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The Recovery of "Koinonia"

The Recovery of "Koinonia"

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Published by Stan Moody
The mission of the church is not to create a successful American Dream but to get down and dirty with the exiled among us...
The mission of the church is not to create a successful American Dream but to get down and dirty with the exiled among us...

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Categories:Types, Speeches
Published by: Stan Moody on Jun 09, 2012
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06/12/2012

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1
Stan Moody
POB 240Manchester, ME 04351207/626-05941434 Ohio St., #44Bangor, ME 04401207/607-3055
The Recovery of 
 Koinonia
Commencement Address, Grace Evangelical College and Seminary, Bangor, ME, May 9. 2012I find myself in a very curious position tonight. I stand before you as one who hasexperienced the best that the American Dream has had to offer. Yet, I have found the AmericanDream to be sadly wanting and full of pitfalls. At every turn, I came up against a line in the sandand stepped back, knowing that to cross that line would be to surrender to Mammon.
In the words of a song made famous by Peggy Lee, “Is that all there is?”
 God faithfully has answered the question that has dogged me since my teenage years and,
I suspect, dogs you tonight, “What do you want me to do, Lord?” The answer that I receivedover a lifetime of struggle has been, “I want you to completely trust me in whatever you do”. “Iwant a relationship with you”. “I want to be your friend”.
 We as believers in Jesus Christ as Lord are locked in a battle that has far less to do withour politics and far more to do with our selfishness. We have dragged our faith along for the rideto bail us out on our journey to becoming winners instead of servers. We have claimed a divineright to our own pursuit of happiness, leaving the Suffering Servant of Calvary in the marginsand our neighbor in need of love.This idolatry of self has left us seeking affirmation from an unbelieving world throughthe trappings of prosperity and success rather than through the resurrected life. Sadly, we havecarried that ethic into the church.In preparation for tonight, Dr. Phillips pointed me to a writing by theologian RudolphBultmann in his book,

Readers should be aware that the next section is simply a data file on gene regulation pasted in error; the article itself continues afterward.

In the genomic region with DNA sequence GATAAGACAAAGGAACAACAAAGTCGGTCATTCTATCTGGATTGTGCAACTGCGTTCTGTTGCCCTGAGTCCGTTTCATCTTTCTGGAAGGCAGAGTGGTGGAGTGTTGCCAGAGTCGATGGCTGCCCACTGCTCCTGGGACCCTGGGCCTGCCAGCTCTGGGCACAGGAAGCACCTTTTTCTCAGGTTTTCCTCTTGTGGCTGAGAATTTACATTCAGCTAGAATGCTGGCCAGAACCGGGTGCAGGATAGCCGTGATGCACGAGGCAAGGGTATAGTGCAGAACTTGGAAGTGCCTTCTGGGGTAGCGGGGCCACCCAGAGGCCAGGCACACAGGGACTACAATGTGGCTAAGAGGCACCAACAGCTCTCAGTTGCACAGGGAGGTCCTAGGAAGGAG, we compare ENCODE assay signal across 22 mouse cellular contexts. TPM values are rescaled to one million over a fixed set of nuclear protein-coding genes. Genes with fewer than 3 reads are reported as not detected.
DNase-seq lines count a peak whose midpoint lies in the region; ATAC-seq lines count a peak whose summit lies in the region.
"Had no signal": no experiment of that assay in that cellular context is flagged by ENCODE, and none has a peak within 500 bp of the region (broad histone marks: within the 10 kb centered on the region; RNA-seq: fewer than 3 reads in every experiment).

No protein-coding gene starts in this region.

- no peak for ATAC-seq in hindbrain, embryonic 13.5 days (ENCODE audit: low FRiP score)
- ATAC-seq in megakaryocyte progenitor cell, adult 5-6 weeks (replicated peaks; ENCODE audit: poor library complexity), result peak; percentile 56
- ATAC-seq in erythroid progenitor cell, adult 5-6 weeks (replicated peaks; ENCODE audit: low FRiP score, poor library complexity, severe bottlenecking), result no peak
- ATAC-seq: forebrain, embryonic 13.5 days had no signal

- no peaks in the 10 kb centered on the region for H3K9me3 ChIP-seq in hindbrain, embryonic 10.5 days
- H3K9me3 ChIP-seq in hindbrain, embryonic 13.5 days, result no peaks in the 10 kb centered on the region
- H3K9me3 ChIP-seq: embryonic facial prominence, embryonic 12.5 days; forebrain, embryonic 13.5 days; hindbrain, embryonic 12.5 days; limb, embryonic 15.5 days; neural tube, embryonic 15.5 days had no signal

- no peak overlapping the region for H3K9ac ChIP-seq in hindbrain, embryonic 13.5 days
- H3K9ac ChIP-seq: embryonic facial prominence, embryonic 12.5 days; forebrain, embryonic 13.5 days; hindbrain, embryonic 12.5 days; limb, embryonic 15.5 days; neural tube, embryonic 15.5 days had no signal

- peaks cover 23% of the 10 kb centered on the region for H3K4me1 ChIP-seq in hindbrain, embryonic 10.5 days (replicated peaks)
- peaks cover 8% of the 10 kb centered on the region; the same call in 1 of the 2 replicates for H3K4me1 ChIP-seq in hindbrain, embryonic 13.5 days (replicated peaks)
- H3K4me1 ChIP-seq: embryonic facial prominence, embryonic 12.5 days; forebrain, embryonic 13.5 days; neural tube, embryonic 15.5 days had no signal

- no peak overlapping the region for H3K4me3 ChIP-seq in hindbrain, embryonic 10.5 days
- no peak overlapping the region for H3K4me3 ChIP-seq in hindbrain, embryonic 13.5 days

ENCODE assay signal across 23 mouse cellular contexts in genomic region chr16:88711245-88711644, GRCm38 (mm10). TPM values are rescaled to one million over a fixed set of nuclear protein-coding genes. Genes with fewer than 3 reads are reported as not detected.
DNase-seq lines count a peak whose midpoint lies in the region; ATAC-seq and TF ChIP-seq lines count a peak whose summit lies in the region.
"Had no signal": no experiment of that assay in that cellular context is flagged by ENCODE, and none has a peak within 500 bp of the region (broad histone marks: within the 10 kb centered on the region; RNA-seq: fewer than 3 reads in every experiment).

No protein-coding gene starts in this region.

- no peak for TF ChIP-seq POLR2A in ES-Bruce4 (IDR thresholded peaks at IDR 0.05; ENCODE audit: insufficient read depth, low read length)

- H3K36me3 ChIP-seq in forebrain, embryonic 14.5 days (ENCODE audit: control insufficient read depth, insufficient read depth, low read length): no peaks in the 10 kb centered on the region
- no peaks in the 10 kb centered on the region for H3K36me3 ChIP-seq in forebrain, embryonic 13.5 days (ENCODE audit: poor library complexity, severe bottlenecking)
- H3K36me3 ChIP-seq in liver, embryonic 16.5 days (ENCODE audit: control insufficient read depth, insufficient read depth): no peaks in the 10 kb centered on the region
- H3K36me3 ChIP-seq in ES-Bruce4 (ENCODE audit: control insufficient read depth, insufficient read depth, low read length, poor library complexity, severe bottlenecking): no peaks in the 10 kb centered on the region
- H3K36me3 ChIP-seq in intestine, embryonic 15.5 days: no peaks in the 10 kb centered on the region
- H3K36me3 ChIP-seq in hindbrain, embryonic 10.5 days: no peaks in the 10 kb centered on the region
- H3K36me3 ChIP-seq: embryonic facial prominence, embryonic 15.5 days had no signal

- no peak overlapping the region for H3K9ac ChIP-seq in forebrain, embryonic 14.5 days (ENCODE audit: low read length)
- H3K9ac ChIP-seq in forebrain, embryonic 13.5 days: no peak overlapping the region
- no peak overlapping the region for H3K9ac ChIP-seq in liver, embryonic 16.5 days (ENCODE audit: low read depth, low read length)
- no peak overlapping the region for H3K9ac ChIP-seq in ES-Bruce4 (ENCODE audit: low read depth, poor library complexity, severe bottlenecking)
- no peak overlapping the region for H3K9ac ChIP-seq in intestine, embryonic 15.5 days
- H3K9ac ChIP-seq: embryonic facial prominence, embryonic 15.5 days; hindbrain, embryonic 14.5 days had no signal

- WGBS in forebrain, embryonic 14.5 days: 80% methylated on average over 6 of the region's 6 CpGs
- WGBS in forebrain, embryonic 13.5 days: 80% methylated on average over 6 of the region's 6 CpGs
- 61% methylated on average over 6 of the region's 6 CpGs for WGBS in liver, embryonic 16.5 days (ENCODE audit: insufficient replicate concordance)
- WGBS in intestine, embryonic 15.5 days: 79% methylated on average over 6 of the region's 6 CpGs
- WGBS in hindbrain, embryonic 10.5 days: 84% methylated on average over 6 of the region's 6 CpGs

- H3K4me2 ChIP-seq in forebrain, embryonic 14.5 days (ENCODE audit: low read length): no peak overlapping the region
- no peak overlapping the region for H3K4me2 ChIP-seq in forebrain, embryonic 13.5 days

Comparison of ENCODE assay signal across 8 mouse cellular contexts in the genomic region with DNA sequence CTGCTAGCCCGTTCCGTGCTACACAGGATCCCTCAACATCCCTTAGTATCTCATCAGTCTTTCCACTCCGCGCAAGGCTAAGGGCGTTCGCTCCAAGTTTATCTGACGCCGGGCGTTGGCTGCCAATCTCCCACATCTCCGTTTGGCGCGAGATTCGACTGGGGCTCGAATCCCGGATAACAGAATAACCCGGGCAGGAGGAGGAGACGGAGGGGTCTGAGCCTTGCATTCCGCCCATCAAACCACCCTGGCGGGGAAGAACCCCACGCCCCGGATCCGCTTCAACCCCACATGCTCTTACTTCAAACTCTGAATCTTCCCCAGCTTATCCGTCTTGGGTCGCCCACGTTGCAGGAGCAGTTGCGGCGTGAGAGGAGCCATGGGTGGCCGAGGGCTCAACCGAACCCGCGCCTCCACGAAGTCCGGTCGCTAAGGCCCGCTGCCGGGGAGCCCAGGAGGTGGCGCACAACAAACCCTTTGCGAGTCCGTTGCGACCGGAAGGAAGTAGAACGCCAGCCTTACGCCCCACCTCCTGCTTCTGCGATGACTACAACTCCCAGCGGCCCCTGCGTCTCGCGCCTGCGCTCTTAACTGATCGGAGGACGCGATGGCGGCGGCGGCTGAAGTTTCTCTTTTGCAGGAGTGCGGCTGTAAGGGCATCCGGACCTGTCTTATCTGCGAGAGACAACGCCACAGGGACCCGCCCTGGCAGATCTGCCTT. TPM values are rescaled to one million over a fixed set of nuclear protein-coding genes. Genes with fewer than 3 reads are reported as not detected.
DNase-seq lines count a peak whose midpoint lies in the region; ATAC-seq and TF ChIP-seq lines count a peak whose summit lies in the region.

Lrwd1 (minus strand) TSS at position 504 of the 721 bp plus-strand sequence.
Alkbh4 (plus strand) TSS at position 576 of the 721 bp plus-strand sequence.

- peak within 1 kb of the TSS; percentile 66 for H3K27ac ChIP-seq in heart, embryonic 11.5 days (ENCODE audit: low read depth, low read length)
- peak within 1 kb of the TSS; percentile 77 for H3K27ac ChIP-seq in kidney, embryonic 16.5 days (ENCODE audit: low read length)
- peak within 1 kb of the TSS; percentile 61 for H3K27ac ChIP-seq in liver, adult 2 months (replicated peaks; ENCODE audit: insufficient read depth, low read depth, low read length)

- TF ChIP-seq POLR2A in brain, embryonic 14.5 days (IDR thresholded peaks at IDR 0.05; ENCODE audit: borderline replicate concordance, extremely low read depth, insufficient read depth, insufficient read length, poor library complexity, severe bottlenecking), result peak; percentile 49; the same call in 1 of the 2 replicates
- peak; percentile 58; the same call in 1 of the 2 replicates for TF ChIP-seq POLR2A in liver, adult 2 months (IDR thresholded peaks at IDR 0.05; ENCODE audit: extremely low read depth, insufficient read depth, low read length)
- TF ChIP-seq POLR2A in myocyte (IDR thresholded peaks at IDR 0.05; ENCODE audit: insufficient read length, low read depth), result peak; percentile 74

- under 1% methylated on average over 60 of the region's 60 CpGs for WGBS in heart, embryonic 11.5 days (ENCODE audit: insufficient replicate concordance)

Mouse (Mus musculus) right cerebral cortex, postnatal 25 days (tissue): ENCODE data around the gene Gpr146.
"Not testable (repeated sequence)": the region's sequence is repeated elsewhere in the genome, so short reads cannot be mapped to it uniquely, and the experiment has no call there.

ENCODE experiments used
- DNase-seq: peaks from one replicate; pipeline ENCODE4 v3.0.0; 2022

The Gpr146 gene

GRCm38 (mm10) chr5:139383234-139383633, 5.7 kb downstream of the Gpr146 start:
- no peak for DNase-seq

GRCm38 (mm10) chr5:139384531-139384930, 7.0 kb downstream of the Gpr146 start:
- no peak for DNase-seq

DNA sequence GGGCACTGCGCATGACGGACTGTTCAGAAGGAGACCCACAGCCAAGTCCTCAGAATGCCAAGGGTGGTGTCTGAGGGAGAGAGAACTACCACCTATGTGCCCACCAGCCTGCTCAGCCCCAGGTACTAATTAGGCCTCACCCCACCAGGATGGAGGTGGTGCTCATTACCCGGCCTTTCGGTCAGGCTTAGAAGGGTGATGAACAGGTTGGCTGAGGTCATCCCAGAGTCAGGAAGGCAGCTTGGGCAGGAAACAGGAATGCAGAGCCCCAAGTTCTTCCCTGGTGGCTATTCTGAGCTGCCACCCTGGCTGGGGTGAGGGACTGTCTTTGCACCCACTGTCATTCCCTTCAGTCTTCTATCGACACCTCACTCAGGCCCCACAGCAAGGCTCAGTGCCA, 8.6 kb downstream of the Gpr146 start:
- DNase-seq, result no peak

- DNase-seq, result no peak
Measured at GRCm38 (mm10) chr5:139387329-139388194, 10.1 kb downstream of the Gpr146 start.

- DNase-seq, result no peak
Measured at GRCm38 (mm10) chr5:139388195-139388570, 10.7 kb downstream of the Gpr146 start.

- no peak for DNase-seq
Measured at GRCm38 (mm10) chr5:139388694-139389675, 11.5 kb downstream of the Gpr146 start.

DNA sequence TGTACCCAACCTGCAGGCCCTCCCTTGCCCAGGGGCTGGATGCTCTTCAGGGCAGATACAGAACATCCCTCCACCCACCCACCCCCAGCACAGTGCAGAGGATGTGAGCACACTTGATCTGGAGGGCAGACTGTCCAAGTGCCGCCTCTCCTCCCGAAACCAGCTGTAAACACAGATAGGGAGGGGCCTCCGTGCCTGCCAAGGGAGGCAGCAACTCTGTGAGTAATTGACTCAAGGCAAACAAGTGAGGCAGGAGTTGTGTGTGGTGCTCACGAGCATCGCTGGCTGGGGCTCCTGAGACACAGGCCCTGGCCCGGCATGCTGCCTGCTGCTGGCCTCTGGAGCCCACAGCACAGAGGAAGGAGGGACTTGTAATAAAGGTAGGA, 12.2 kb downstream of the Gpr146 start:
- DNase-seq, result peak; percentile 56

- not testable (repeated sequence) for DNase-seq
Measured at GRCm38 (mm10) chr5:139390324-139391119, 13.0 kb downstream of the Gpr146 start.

Jesus Christ and Mythology
. He says, and I paraphrase,
…modern man is in danger of forgetting two things. First, that his
actionsshould be guided not by his own desires for happiness, security, usefulness andprofit, but by obedience to the commandment of God to live lives of goodness,trust and love
Second, that it is an illusion to suppose that real security can begained by men organizing their own personal and community life
History goeson and pulls down all the towers of Babel again and again
There is no real,definitive security
”.
 
2
I would add that it is those very towers of Babel that we build as monuments to our ownhappiness and security that isolate us from the present, dynamic, victorious Kingdom of God thatbeckons us to die in order truly to live.Our great God has created us with a hunger and thirst for something the Greeks called
koinonia
 – 
 
to share real, intimate fellowship with Him and with each other. Instead, the greatAmerican experiment, in its glorification of the individual, has left us isolated, rejected, hopelessand superficial. We drag that isolation, rejection, hopelessness and superficiality into a churchthat is accepted but not embraced; tolerated but no longer relevant to our neighbor.
Koinonia
with myself or with those who fail to challenge my thinking, you see, is not
koinonia
at all. It is hell on earth.The Church of Jesus Christ will survive and flourish because its one foundation is JesusChrist, our Lord. However,
“W
hen the Son of Man appears, will He find faith where we asbelievers have staked our cl
aim?”
 The Age of Enlightenment, known also as the Age of Reason, gave us the IndustrialRevolution, the two Great Awakenings, a new nation conceived in liberty and the Americanchurch culture. The enemy of faith was reason. The invitational system of salvation became thebridge from the rational to the mystical
 – 
 
from Caesar‟s world to God‟s.
 Until around the mid-19
70‟s, t
he label of Christian was reserved for the irrational. Did welose something critical to our witness as a peculiar people set apart for the glory of God whenPresident Jimmy Carter and Chuck Colson
 popularized being “born again”.
Since around 1945, just as the last of the great evangelists, Billy Graham, began hisministry, our culture has been moving away from the god of reason and toward the god of relativism. We now live in a world in which truth is no longer absolute. A Church steeped in 19
th
 Century culture reels from the lack of a definable enemy. Prophetically, in the words of Pogo,
“We have met the enemy, and he is us!”
 In this relativistic world, tolerance has become the only truth form. The God of Abraham,Isaac and Jacob, instead of leading us through the desert, has been invited along as anaccomplice to our 5-year plans. We find ourselves desperately devising clever strategies forgrabbing an increasing share of a declining church market